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#1 Posted : 13 March 2018 15:39:37(UTC)
Rank: New forum user

Hi All,

We have replaced our accident book for an internal accident/incident form.  This decision was taken as the reporting of incidents that did not involve an injury was not consistent thoughout the business.

I now have a new head of HR telling me that I cannot have people's home addresses on the form as it breaches GDPR.  A valid reason for having the information needs to be provided to her.

The Social Security (Claims and Payments) Regulations clearly state (reg 24 and schedule 4) that the home address needs to be captured.  However, the 1987 Regulation seems to have had that reg removed (although in the revocations sections seems to say (Legal English is not my strong point) the whole of the 1979 regs are revocked apart from section 4 and schedule 4.

Long story short - I am trying to establish if the regs still dictate that a home address of an injured party is required (therefore giving me my justification to have that data).

The job centre plus guide to claiming for industrial injury states the injured party needs to provide their address.  HR's argument is we have it on file - my argument is we need to ensure it is right at the time of reporting, thus justifying them confirming it.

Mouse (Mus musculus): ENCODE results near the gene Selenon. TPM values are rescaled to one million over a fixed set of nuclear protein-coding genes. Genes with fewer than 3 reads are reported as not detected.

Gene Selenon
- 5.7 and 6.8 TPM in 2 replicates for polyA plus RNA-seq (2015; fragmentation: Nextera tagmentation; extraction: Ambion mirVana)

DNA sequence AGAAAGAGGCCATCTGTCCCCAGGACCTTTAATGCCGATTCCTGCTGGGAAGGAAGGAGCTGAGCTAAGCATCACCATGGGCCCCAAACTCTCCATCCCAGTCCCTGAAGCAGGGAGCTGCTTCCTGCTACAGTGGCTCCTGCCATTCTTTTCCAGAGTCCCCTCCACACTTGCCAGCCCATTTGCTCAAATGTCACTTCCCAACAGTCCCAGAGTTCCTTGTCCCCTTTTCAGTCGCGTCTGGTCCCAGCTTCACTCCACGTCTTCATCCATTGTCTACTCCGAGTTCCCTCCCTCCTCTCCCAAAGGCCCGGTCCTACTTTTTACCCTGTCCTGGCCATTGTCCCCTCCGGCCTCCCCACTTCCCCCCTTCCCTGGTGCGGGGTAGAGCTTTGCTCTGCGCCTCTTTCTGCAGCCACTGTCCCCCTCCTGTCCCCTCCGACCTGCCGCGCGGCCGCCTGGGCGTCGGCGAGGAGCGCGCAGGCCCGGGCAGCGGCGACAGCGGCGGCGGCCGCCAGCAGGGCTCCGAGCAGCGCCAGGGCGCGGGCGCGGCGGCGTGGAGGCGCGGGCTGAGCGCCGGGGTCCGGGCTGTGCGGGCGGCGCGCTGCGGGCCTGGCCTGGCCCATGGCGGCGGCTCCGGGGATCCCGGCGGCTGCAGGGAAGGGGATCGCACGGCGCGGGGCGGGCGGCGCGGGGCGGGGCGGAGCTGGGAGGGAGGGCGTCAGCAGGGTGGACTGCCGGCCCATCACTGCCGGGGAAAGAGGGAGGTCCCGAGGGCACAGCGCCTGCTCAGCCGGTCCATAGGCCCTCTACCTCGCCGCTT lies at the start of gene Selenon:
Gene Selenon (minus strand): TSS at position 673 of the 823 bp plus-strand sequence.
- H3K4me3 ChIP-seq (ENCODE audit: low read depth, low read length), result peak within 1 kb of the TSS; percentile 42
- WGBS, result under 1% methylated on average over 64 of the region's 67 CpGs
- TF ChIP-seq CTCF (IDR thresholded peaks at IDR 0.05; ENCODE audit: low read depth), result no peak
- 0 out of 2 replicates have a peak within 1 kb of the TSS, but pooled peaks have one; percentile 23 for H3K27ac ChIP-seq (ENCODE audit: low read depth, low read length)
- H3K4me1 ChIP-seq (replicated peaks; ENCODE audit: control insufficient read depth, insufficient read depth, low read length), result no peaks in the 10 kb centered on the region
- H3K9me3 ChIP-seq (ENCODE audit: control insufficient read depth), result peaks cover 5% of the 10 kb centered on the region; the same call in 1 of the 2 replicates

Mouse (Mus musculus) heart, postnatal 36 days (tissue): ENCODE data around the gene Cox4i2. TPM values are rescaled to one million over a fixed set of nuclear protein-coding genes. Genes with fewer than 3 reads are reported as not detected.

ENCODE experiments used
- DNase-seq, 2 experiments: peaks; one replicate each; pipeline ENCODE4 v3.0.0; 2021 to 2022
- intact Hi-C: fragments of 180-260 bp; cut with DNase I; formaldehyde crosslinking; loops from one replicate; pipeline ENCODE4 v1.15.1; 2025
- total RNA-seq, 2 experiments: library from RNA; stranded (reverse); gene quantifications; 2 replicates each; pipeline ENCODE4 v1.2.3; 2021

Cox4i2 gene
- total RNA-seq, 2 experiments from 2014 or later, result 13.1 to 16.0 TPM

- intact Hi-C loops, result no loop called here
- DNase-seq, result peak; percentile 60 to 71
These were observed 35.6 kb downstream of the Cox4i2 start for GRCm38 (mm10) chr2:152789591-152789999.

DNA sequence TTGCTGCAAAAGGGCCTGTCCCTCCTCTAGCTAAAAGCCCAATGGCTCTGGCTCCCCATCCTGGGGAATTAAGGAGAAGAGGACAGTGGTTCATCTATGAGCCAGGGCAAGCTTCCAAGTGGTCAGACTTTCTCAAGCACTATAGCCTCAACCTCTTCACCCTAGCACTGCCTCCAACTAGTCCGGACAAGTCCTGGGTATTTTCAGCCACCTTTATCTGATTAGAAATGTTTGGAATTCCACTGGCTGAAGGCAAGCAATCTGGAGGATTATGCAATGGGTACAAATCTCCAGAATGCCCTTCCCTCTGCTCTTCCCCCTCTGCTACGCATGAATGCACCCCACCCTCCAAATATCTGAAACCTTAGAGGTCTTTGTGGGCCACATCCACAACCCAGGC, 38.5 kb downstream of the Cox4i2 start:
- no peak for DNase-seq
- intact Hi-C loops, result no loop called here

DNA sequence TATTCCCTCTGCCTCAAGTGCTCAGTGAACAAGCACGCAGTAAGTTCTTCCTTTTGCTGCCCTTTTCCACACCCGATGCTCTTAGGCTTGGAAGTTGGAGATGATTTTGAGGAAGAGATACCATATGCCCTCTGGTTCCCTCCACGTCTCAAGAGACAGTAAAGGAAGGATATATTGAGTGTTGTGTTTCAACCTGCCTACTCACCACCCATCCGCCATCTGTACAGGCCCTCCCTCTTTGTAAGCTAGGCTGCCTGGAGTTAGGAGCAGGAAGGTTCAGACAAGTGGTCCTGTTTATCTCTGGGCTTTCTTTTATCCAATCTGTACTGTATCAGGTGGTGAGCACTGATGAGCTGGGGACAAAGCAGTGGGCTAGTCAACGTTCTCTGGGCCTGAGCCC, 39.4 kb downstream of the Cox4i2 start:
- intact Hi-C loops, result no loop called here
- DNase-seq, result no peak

AAARRRR!! ANy thoughts or experiences to share would be greatly appreciated.

A Kurdziel  
#2 Posted : 13 March 2018 16:22:46(UTC)
Rank: Super forum user
A Kurdziel

We are replacing our current on-line system with a new one and we too are arguing  what information we need to capture and what we can look up as required( from HR).

As to home address of injured party, which is needed if the incident becomes RIDDOR reportable, we can get that from our internal databases for staff and students but what happens if the injured party is a visitor? You cannot submit a RIDDOR report on line without the injured party’s home address.

Another question is the age of the injured party. For people over 18 it does not matter and we should not collect it but if they are under 18 years old then again we need that detail. As I have said on another thread you can collect and keep most  types of personal data as long as you can justify it, for example because it is a statutory requirement.


#3 Posted : 13 March 2018 16:37:17(UTC)
Rank: Super forum user

Yes it is still a statutory requirement of the Social Security Act to have that information on an accident report form.  If you look at some of the other threads on this you will see that Name and Address is not classed as "sensitive" data until this legislation.  There is detailed guidance on this in relation to legal requirements from health and safety legislation on the ico website.  No one in H&S should have any problems regarding GDPR because it basically doesn't change what we need to do.  Unfortunately the problems seem to be coming from people who have read a newspaper headline and not the actual guidance.


thanks 1 user thanked Hsquared14 for this useful post.